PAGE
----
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In particular, I am wondering why we have this concept Multiple R (which I can understand as the correlation between observed and predicted scores in multiple regression), and then a separate concept R-squared which is just the square or R.

I've been informed that R-squared is the percentage variation explained and R is not, but I don't understand the distinction that is being made between correlation and explained variation.

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    $\begingroup$ One of my greatest teachers recounted his PhD thesis defence in which he explained to a group of physical oceanographers that his regression could explain XX% of the variation in some data. A distinguished examiner stood up and proclaimed "With your correlations you have explained exactly nothing; rather you have offered us a suggestion which falls apart 10% of the time" $\endgroup$ – gregory_britten Apr 8 '14 at 15:39
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    $\begingroup$ This is a duplicate of: stats.stackexchange.com/questions/90793/… $\endgroup$ – Aksakal Mar 31 '15 at 19:12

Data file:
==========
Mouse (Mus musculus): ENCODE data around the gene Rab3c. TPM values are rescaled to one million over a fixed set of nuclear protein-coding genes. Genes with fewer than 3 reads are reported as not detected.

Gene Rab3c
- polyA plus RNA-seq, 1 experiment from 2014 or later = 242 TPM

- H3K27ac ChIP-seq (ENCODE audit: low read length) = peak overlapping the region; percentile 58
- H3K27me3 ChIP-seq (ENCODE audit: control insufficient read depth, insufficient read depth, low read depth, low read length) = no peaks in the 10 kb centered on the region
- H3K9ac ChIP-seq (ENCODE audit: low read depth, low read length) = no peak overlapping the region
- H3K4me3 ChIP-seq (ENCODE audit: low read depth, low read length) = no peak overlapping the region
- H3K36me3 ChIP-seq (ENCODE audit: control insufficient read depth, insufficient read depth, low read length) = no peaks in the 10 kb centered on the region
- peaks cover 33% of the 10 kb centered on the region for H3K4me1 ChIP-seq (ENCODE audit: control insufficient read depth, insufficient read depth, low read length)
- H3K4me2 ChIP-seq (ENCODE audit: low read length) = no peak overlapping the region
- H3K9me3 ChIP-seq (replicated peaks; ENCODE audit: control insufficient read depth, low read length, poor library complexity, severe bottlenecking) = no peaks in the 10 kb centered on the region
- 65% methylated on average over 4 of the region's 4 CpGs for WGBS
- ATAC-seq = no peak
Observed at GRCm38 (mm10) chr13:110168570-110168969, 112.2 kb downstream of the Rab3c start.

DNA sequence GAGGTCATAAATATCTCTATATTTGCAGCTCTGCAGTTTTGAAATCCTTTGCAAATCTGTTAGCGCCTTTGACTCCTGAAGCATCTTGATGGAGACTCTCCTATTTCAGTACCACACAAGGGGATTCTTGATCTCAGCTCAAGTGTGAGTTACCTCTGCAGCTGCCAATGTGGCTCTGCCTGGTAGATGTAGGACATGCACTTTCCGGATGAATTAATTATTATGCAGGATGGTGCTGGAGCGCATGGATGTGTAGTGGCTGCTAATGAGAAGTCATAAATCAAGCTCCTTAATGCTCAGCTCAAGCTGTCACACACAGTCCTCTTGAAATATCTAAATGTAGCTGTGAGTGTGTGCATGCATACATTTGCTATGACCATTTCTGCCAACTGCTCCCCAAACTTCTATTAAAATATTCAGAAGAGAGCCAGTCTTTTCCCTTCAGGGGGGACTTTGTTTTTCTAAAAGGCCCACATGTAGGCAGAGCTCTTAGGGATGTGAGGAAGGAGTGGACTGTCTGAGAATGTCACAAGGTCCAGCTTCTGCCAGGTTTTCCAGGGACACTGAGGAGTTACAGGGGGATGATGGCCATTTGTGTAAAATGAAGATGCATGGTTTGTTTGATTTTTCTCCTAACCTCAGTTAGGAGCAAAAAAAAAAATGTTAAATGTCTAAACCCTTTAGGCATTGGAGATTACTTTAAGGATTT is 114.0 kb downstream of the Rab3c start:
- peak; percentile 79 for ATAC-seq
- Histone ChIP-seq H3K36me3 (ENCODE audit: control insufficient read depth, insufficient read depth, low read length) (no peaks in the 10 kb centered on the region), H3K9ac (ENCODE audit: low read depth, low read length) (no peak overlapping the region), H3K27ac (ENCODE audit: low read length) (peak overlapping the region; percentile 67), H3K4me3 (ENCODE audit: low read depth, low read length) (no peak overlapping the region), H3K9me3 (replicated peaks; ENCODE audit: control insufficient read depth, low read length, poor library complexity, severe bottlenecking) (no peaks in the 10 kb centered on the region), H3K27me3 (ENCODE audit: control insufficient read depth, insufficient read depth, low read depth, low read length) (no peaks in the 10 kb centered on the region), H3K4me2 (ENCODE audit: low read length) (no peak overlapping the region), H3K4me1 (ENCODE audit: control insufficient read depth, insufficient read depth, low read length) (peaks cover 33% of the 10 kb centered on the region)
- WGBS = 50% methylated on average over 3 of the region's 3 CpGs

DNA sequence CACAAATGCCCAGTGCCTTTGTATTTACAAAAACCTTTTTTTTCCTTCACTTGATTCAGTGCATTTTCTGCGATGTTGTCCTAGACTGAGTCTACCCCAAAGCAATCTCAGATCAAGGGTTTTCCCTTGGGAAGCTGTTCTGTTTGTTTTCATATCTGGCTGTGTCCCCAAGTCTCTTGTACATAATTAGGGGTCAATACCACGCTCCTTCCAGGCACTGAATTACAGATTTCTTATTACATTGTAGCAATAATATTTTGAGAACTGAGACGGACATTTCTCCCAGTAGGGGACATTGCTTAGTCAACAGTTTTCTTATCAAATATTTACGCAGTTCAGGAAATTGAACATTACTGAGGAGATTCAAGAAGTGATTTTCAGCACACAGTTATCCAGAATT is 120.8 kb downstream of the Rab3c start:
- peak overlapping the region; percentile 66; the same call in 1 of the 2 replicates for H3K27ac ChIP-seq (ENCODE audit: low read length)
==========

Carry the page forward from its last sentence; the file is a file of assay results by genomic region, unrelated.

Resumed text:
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A main issue here is that the measure of "variation" in regression analysis is related to the squared differences of observed variables from their predicted mean values. This is a useful choice of a measure of variation, both for theoretical analysis and in practical work, because squared differences from the mean are related to the variance of a random variable, and the variance of the sum of two independent random variables is simply the sum of their individual variances.

$R^2$ in multiple regression represents the fraction of "variation" in the observed variable that is accounted for by the regression model when squared differences from predicted means are used as the measure of variation. The Multiple R is simply the square root of $R^2$.

I'm afraid that I've never understood the usefulness of specifying the value of the Multiple R rather than $R^2$. Unlike the correlation coefficient $r$ in a univariate regression, which shows both the direction and strength of the relation between 2 variables, specifying the Multiple R doesn't seem to add much beyond a chance for additional confusion.

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